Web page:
Psychedelic Danish four-piece Pinkunoizu have stated that while recording their second album, they 'somehow became drawn towards working with a bending and falling feeling.' The most explicit realisation of this comes immediately at the start of The Drop, as the record begins with the sound of a plane nosediving into your eardrums. But while the title might suggest one long descent, it turns out that the album's dynamics are far more varied.
Take the opening track 'The Great Pacific Garbage Patch'. After that initial 'drop', the track floats eerily along on a bed of organ chords and ghostly vocals, with only a methodical ticking to dictate its pace. Then halfway through, the track slowly begins to rise again - the humming bassline slowly picking up the tempo, as fragments of guitar and burbling synth noise flit in and out of the track. The overall effect is transportive - indeed, many of these songs feel evocative of somehow being in a completely different place.
'Necromancer' openly displays a love for krautrock, with its motorik drumbeat and pleasant, looping synth lines. The idea of the 'drop' comes into play more subtly here, with the pitch of the synthesisers modulating to alter the mood of the song. That's only half the story though, as after a brief burst of noise, the drumbeat resumes - but this time as a backdrop for the sort of neo-psychedelia recently perfected by The Horrors, with soaring guitar tones to boot. It's a wonderful accomplishment, so much so that it makes me wonder if the band have peaked too early. Thankfully 'Moped' instantly proves that they've got more to give, mixing its baggy beat and psychedelic wall of sound with vocal interjections that call to mind The Go! Team - and without wishing to belittle what comes afterwards, this pair of tracks prove to be the record's highlight.
The record only struggles to take off when its ideas don't feel like they have enough time to be fully realised. Noticeably shorter than most of the album's other tracks, 'The Swollen Map' is a melancholy lullaby that feels like it could be the basis for something much bigger. Instead, it's relegated to serving as a prelude to 'Pyromancer' - a song that demonstrates the band's ability to juxtapose different tones, mixing mesmeric, looping patterns with untamed bursts of guitar noise. After this mid-album drop in tempo, 'Tin Can Valley' spurs things into life again. Relatively speaking, it's the most straightforward rock song on the record, built on a wiry guitar tone that's simultaneously evocative of both the west and the east - with its propulsive drumbeat and relentless energy, it could be the soundtrack to a dusty desert road-trip or a frantic kung-fu movie.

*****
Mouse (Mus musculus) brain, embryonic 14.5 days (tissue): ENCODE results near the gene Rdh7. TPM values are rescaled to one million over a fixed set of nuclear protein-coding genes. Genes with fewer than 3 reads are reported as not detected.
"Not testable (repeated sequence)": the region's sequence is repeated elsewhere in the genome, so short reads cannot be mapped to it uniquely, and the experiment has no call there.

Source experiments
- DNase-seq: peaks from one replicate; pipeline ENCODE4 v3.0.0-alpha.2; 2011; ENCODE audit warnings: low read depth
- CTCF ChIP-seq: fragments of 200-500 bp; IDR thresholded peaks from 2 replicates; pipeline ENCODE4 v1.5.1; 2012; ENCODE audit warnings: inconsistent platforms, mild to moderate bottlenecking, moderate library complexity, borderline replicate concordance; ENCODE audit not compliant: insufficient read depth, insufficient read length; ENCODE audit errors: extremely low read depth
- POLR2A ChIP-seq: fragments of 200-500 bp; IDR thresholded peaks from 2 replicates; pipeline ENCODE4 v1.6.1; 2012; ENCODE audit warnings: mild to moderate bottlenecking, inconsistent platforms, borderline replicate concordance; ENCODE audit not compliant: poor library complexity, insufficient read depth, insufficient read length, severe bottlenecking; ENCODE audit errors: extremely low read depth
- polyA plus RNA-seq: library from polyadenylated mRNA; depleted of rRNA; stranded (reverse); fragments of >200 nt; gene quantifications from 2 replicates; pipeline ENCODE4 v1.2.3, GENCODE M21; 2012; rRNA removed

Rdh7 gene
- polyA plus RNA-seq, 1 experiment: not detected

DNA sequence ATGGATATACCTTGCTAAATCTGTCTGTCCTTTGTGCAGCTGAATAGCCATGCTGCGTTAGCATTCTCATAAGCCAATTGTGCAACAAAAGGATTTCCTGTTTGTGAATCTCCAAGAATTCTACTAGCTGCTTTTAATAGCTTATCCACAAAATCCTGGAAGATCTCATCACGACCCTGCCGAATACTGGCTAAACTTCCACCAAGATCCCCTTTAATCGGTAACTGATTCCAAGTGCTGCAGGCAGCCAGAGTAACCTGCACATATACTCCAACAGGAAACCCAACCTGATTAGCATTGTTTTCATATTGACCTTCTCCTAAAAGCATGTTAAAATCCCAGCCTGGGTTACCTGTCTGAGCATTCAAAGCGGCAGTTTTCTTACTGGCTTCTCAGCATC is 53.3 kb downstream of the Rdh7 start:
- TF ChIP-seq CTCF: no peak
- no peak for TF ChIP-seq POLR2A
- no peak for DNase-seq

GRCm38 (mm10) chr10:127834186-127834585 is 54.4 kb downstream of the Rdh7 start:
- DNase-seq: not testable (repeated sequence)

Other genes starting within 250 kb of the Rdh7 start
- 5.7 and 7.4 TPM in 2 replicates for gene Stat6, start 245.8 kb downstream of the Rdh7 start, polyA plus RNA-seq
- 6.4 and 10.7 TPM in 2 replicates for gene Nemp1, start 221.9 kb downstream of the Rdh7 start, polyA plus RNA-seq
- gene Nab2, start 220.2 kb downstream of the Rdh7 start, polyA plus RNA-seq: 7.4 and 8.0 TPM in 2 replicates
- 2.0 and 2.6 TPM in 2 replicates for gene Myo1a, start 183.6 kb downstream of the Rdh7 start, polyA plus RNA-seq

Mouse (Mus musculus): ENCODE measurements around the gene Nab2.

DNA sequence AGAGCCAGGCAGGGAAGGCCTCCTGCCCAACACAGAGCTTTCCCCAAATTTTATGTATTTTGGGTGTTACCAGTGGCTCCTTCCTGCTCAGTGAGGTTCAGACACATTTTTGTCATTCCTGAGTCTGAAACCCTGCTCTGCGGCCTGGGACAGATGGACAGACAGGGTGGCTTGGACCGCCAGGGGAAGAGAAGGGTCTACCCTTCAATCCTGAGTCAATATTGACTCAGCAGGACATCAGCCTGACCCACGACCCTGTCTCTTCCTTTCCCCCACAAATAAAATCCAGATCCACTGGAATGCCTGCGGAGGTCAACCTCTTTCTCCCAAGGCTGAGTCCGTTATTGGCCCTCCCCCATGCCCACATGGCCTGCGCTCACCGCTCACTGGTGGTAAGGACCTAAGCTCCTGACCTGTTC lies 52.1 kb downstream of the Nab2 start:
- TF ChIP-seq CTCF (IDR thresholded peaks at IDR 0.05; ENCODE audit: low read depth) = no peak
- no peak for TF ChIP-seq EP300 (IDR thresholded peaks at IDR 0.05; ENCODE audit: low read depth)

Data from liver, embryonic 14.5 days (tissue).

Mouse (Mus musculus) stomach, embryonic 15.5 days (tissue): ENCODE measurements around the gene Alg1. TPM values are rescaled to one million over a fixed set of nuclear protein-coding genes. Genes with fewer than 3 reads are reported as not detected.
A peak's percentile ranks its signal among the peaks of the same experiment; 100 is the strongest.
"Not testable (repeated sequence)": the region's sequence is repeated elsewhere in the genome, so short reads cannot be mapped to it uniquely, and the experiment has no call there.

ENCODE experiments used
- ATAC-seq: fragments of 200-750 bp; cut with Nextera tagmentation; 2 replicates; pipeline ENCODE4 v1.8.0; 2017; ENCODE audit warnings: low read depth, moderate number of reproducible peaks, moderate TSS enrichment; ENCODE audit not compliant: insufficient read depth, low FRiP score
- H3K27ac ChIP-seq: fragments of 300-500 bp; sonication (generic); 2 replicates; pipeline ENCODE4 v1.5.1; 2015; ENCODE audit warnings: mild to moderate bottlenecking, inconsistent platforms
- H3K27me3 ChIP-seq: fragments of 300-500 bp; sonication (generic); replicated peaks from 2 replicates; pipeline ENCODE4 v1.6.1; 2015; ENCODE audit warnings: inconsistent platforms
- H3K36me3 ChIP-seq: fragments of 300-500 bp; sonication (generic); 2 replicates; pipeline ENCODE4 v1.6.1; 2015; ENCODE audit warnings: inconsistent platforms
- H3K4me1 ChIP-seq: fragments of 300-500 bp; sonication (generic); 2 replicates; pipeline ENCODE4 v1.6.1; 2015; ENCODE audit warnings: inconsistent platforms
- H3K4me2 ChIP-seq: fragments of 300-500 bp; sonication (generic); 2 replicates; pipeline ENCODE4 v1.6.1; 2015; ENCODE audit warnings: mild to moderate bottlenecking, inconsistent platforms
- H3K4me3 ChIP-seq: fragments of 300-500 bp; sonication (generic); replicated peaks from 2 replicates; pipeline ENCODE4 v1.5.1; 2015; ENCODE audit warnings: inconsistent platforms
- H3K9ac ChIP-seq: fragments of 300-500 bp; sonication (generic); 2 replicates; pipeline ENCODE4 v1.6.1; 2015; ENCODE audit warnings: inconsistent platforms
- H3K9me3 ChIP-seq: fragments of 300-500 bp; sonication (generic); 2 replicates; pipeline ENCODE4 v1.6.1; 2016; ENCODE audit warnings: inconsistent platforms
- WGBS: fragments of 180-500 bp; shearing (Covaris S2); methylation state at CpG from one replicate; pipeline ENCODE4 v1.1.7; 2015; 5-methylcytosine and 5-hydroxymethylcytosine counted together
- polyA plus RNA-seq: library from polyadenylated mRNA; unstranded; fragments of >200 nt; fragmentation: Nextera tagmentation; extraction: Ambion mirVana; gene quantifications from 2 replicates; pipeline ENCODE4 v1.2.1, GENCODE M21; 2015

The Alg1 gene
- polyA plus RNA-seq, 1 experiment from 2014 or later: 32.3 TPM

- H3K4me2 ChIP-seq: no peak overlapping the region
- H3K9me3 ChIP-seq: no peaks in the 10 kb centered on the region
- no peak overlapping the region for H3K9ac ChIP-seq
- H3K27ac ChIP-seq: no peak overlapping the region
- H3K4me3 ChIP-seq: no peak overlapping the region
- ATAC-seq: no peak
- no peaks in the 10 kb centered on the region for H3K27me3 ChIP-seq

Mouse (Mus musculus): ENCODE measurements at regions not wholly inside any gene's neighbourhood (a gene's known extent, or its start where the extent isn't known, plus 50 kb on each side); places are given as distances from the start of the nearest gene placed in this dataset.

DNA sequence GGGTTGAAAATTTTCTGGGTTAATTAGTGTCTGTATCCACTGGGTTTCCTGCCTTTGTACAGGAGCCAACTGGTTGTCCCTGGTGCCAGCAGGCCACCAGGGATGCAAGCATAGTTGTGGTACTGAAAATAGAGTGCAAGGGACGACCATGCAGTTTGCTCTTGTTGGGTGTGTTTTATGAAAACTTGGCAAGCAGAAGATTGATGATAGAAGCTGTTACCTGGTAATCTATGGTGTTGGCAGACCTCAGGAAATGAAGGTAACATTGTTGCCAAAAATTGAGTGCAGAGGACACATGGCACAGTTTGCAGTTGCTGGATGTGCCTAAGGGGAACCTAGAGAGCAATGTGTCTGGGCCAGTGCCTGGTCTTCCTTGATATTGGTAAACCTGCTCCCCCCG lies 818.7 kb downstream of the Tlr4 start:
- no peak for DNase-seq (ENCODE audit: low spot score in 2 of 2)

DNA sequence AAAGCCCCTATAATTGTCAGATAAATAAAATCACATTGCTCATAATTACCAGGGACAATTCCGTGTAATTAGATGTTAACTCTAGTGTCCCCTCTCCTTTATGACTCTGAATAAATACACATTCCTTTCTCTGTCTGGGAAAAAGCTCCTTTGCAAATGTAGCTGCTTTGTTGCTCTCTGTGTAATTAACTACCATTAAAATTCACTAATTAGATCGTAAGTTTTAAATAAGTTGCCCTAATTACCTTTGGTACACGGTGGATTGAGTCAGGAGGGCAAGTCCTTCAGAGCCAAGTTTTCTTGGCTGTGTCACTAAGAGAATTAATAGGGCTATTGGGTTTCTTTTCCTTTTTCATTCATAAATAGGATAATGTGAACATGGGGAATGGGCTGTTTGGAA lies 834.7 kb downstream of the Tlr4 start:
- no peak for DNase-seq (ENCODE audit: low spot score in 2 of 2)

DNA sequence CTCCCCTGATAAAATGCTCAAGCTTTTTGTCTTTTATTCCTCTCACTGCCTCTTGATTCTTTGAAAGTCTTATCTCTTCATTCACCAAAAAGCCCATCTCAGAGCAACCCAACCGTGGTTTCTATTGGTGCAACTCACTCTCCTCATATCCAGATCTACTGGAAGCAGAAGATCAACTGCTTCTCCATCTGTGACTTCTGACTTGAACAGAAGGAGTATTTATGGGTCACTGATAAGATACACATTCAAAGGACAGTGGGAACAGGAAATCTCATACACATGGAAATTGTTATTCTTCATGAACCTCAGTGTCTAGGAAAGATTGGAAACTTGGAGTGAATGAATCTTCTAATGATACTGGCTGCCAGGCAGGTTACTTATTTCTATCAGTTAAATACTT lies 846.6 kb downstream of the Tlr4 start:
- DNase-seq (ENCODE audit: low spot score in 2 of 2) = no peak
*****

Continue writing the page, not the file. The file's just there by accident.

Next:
The record's last two tracks both veer off in very different directions to anything that has come before. 'I Said Hell You Said No' starts out as a slice of glamorous, orchestral trip-hop reminiscent of Portishead, before taking on a more melancholy feel in its acoustic-driven second half. That acoustic guitar sound is also carried into the final track, with the dreamy pastoral folk of 'Down In The Liverpool Stream' bringing the record to an unexpectedly mellow close.
The band have freely admitted that when they went into the studio they 'didn't have any overall concept for the record,' but the lack of a cohesive tone or style present throughout The Drop never seems like a bad thing. In fact, the band's versatility proves to be one of their greatest assets - what makes the record a success is the way Pinkunoizu harness their varied ideas and refine them into something accessible and engaging.
7Paul Faller's Score